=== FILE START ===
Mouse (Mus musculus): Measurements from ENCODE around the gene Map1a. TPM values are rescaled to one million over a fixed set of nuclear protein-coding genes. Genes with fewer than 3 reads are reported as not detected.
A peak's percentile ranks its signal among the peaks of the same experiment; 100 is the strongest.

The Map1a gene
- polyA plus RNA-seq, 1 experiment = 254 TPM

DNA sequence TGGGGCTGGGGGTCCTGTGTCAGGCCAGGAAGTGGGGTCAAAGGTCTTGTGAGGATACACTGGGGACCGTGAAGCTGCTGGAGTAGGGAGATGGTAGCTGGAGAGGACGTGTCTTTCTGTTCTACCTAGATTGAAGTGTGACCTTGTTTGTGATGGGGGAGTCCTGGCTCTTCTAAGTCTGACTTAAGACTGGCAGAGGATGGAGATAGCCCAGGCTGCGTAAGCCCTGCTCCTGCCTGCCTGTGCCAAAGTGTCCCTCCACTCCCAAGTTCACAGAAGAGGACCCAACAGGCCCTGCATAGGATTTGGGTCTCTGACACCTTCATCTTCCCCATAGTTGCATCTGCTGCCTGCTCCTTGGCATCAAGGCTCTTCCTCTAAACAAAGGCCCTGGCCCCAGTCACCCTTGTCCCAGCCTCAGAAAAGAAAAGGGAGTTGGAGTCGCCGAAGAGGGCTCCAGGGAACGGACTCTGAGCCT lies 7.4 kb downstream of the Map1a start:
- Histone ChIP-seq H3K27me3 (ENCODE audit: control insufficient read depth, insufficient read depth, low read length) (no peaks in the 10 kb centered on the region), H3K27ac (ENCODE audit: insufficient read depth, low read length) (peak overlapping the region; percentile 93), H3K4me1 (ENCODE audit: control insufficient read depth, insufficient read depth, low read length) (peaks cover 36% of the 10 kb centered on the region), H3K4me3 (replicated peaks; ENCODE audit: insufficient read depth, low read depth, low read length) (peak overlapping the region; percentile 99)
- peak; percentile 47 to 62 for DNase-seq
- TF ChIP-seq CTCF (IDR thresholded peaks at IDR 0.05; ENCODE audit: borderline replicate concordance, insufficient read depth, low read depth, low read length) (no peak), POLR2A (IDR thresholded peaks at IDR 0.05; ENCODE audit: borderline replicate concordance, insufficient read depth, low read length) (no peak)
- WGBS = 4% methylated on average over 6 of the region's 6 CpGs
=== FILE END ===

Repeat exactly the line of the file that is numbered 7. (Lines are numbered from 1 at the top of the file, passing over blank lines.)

- peak; percentile 47 to 62 for DNase-seq